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Letter to Chronicle from John Gintell, Feb 13, 1997


To the Editor:

Technology enables libraries of the future to offer more info, services

 As a member of the Cambridge Library 21 committee and chair of the Library 21 Technology Work group I'd like to share some points about how technology will impact the library. As background we take as a given that book publishing will continue to flourish into the 21'st century. We expect that all "traditional" library functions will continue and library usage will continue to grow. Other communities that have added a technology emphasis are seeing all forms of library usage grow even faster.

We must take into account two important trends. The first is the rapid influx of computer and networking technology into city organizations and people's homes. This will enable access to library services from outside of the library facilities themselves. The second trend is the transition from distribution of information in printed form to electronic distribution via CD-ROM and networks. Technology is needed to access this information, and since much of the information isn't free, the library is the obvious organization to be used to shoulder the costs and to provide the access. As the amount of such information increases, it will become even harder for everyone to search for what is wanted, identify additional sources and to evaluate the quality of sources.  These are exactly the functions that librarians are trained for; thus, as the volume and complexity of the information increases, librarians will play an even more important role than now.

What do we mean by access to the library from outside? Today, via the Internet you can search the catalog and see the schedule of events; via telephone you can reserve and renew books, ask simple reference questions, and sign up for events. For just about everything else, you have to go to the library itself. With technology (hardware, software, services, and support personnel), there are many more services available from outside the library.  You will be able to make extensive on-line catalog requests such as book reservation and interlibrary loan requests. You will be able to browse information about new acquisitions, perhaps seeing jacket covers and tables of contents, read book reviews, or other reader's comments. You will be able to make reference requests via email and collaborate with librarians on reference requests enhanced with desk-top video conferencing. What all of this does is allow city locations such as the Senior and Teen Centers, the School libraries and other places to act as mini library branches. For some of us, home and work access will be possible too, and can be done when the library is closed.

What about the transition of information distribution? A vast amount of reference information is available on CD-ROM and via the Internet. Some is free, but much of it costs money.  Considerable information currently available in book form will soon only be available electronically. The US government is the world's largest publisher of information; its goal is to stop printing within the next few years. Encyclopedias in print may become extinct. The world's largest encyclopedia producer/publisher is Microsoft; its product is not a book. Britannica is now available on-line (for a fee). These electronic versions are easier to search (by yourself or with a librarian's help) and are kept up-to- date. Their content is "richer"; they contain movie clips and sound as well as all of the traditional text and pictures.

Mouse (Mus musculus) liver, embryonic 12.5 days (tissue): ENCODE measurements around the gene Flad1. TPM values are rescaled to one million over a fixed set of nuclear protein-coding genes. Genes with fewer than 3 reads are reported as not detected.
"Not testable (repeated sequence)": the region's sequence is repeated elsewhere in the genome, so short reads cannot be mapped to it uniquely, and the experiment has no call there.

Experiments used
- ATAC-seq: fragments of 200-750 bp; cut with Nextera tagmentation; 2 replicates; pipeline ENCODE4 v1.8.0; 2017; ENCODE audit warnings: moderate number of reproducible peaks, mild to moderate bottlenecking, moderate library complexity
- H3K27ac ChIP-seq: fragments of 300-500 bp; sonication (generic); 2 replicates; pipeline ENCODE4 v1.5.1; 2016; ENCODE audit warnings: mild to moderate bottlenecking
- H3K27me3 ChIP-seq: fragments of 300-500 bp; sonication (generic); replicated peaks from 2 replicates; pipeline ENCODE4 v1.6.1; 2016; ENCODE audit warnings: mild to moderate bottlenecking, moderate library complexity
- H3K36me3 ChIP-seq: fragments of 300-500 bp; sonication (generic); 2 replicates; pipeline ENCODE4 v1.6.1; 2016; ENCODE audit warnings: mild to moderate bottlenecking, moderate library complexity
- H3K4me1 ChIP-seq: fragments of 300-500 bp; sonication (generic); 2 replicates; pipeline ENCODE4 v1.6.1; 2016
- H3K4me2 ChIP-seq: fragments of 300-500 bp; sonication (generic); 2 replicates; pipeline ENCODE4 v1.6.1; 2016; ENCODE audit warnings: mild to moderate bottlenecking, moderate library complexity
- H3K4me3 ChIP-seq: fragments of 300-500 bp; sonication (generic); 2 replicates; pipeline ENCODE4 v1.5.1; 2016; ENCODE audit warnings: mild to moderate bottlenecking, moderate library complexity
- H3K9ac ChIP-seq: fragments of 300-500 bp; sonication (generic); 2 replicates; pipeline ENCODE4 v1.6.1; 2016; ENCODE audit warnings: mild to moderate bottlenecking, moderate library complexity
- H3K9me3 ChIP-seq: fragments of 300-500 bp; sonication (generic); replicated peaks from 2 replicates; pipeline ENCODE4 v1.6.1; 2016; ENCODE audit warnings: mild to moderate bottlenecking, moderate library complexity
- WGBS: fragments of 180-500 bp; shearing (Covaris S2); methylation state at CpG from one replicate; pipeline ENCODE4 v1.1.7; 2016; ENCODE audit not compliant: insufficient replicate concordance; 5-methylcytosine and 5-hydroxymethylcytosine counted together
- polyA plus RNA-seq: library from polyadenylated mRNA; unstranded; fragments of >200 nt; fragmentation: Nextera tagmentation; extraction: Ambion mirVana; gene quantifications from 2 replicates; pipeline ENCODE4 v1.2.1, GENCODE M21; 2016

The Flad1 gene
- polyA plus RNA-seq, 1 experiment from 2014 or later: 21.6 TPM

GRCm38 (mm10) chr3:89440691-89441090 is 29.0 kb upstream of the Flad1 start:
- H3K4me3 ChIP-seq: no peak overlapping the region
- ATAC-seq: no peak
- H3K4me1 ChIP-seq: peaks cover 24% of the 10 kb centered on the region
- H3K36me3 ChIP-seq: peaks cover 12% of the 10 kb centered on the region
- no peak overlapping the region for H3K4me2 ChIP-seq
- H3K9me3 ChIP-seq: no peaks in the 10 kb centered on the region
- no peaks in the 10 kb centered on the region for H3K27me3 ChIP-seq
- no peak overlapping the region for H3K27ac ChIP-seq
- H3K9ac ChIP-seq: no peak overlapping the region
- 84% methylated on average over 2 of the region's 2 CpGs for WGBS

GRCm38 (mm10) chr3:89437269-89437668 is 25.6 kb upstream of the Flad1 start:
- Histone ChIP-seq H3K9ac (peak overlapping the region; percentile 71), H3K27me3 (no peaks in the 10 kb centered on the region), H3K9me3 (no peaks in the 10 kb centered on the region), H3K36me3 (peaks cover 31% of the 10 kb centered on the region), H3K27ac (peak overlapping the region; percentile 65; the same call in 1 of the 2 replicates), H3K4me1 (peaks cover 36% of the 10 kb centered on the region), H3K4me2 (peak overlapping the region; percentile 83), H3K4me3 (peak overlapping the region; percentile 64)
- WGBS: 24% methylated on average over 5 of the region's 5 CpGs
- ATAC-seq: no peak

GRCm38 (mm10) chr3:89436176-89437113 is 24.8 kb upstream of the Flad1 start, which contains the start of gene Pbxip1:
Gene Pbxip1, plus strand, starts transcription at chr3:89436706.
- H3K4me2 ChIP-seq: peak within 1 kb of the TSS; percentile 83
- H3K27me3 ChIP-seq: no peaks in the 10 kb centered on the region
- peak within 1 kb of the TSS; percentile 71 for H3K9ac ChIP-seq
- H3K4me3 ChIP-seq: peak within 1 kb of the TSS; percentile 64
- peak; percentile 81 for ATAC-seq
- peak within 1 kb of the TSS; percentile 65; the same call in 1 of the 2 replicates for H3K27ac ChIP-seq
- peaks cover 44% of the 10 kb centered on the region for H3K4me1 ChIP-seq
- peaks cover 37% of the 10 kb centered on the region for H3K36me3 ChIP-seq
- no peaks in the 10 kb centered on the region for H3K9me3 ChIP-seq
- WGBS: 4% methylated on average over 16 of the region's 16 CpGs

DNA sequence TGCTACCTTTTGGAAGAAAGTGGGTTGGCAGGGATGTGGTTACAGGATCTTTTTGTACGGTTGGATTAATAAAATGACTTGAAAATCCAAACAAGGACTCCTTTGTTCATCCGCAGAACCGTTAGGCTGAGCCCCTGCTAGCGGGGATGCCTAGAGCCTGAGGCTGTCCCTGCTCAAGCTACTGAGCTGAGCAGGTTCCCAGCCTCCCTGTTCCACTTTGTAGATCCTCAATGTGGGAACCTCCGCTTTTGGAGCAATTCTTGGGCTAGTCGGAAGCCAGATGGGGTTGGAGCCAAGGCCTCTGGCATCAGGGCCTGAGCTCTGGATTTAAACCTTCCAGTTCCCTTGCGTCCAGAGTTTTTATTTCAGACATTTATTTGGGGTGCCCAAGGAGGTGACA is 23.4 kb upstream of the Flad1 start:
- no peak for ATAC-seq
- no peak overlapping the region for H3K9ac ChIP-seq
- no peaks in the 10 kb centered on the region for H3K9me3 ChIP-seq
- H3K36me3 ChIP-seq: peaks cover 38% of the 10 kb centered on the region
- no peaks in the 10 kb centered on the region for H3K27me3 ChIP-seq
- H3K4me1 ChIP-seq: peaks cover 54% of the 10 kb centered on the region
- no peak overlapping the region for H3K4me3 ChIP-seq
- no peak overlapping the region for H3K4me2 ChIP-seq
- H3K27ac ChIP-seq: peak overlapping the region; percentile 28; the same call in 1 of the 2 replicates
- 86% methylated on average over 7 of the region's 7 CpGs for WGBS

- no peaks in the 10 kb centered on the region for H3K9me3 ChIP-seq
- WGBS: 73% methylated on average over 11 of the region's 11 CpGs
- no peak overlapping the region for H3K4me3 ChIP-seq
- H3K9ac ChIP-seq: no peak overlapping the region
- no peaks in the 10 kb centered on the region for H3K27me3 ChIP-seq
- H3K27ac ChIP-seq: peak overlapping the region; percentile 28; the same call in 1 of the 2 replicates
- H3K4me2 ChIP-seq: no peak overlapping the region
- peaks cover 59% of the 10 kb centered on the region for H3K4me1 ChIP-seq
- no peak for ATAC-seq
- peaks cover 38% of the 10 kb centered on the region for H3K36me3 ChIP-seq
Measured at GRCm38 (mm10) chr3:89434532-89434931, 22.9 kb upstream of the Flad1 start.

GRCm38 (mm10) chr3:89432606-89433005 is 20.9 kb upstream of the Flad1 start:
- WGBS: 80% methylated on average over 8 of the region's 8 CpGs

Reference books like Bartlett's Quotations have only what the publisher selects and book size limits the contents. In contrast, the World Wide Web provides access to a much larger amount of information (not all authoritative). Telephone books of other communities are a popular library item but take up 16 feet of book shelves; many are out- of-date. The phone books of the entire US is on the Internet and updated twice a year.  Libraries contain back issues of magazines which take space. For example, the last 6 years of BYTE magazine on CD-ROM is stored in 1/2 inch of shelf space instead of 3 feet. With CD-ROM or on-line information, you can browse (with a librarian's help if you want), eliminate what you don't want, and then read or print it. Much is available from outside the library. Technology makes information searching more comprehensive, sharing and access more flexible, and affords economies in storage space.

Finally, we see a new important role for the library. Computers and network access are becoming more prevalent in people's homes, but not everyone can afford them, discover how to use them effectively, or keep them working. The library is the ideal place to make these facilities available to everybody - and this makes sense because the networked computer can be considered a form of book evolution.

In summary, we see that technology will give us access to library services from outside the library and will enhance and increase the quantity of reference information.  The library can be the place where everyone can get access to computers and computer based information and the librarians will have an even larger role to play in helping us use these services.



                                                                                John W Gintell

                                                                                9 West Street

                                                                                Cambridge, MA  02139